Factors associated with balance confidence in older adults with health conditions affecting the balance and vestibular system
Archives of Physical Medicine and Rehabilitation
Accidental Falls, Aged, Postural Balance, Rehabilitation, Vestibular Disease
Objective: To determine the functional, clinical, and comorbid health condition factors that contribute to balance confidence in persons with balance or vestibular disorders, or both. Design: Cross-sectional descriptive. Setting: Tertiary care center for balance disorders. Participants: Older adults (N=95) with signs and symptoms of vestibular dysfunction. Interventions: Not applicable. Main Outcome Measures: Activity-specific Balance Confidence Scale (ABC) was administered on examination for complaints of balance, postural instability, or both. Results: Balance confidence as measured by the ABC was associated with functional balance performance on the Timed Up & Go test and the Dynamic Gait Index. Duration of symptoms and general health-related quality of life (as measured by the Medical Outcomes Study 36-Item Short-Form Health Survey) were significant covariates of balance confidence. Self-reported treatment for anxiety, depression, or both, significantly reduced balance confidence. Conclusions: Balance confidence is a complex construct in older adults with signs and symptoms of balance or vestibular dysfunction, or both. Decreased balance confidence in performing functional activities is associated with actual balance performance, duration of vestibular symptoms, general health-related quality of life, and the presence of comorbid psychological and visual impairments. Understanding these relationships can potentially improve management of older adults who present with balance or vestibular disease, or both. © 2011 American Congress of Rehabilitation Medicine.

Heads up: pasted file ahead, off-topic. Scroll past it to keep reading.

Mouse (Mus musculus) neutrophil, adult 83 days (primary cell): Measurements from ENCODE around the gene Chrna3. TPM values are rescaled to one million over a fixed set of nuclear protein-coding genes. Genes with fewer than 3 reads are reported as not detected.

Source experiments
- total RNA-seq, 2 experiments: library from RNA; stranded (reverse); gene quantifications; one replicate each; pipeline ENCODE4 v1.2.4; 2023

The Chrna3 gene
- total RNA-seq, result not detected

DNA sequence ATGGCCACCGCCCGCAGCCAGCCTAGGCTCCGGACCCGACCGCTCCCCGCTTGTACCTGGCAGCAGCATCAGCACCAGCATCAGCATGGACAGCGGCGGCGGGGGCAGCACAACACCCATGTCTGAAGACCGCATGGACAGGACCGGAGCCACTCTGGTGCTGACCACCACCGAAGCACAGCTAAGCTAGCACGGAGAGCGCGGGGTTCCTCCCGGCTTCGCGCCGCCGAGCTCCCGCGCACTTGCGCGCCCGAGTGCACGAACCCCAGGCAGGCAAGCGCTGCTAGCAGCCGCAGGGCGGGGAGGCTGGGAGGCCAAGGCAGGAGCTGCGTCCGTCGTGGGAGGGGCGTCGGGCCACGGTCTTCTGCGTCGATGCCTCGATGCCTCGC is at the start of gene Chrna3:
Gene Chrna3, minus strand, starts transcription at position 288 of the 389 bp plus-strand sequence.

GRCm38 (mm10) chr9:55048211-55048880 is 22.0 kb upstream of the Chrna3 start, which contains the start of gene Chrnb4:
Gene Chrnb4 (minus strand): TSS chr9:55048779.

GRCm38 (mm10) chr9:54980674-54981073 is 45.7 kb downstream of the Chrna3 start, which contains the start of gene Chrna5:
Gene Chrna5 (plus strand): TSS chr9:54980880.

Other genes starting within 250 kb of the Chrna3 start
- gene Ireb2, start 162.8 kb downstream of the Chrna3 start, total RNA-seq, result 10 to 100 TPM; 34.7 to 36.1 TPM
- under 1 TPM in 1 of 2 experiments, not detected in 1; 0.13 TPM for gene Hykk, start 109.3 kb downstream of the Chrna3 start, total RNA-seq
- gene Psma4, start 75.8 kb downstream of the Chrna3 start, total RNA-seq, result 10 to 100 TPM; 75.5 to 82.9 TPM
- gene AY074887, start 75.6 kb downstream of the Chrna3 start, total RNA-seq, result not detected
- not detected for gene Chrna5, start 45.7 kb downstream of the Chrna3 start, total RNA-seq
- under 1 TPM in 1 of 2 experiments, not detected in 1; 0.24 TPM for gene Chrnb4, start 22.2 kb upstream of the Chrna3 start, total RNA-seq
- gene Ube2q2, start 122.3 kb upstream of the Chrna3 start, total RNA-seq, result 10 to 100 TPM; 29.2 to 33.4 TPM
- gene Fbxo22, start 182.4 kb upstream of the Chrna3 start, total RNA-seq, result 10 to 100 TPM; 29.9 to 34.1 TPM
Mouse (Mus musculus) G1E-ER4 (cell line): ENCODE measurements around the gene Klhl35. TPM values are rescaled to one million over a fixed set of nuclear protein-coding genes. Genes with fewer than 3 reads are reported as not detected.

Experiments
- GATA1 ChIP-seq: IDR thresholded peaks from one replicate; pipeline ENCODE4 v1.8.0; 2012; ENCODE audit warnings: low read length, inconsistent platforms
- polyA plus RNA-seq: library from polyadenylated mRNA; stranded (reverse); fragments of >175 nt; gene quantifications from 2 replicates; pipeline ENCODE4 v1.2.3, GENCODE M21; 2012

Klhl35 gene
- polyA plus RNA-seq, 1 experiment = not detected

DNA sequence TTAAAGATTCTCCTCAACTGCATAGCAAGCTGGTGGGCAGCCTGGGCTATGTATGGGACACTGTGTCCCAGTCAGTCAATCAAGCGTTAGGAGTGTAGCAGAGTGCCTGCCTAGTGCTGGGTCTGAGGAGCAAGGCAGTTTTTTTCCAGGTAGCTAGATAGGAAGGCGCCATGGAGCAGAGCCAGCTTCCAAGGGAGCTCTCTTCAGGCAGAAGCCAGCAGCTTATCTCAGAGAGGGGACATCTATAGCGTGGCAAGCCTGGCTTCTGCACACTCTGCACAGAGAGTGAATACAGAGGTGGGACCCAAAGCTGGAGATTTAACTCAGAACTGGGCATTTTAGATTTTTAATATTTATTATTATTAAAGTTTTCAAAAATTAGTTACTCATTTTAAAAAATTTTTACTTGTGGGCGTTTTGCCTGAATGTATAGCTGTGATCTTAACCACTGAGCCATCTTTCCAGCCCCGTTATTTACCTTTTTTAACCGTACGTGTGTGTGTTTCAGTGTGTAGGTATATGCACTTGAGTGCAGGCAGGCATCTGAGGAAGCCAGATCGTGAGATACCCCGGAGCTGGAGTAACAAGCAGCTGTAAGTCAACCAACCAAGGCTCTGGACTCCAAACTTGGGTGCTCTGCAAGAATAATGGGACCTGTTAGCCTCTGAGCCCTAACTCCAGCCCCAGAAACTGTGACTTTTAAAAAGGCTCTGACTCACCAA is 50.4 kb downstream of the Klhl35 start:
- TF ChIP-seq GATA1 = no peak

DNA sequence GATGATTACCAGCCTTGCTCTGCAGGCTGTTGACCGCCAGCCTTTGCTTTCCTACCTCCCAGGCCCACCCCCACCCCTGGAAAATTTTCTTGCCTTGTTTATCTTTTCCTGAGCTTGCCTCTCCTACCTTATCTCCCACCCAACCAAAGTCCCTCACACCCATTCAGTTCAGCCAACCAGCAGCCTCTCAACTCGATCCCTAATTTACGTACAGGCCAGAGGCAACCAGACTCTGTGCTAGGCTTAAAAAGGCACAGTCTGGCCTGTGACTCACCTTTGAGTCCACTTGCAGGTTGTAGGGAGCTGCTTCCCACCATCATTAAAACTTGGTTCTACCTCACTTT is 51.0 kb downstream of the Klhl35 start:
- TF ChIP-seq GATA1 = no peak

Marchetti, G., Whitney, S., Redfern, M., & Furman, J. (2011). Factors associated with balance confidence in older adults with health conditions affecting the balance and vestibular system. Archives of Physical Medicine and Rehabilitation, 92 (11), 1884-1891. https://doi.org/10.1016/j.apmr.2011.06.015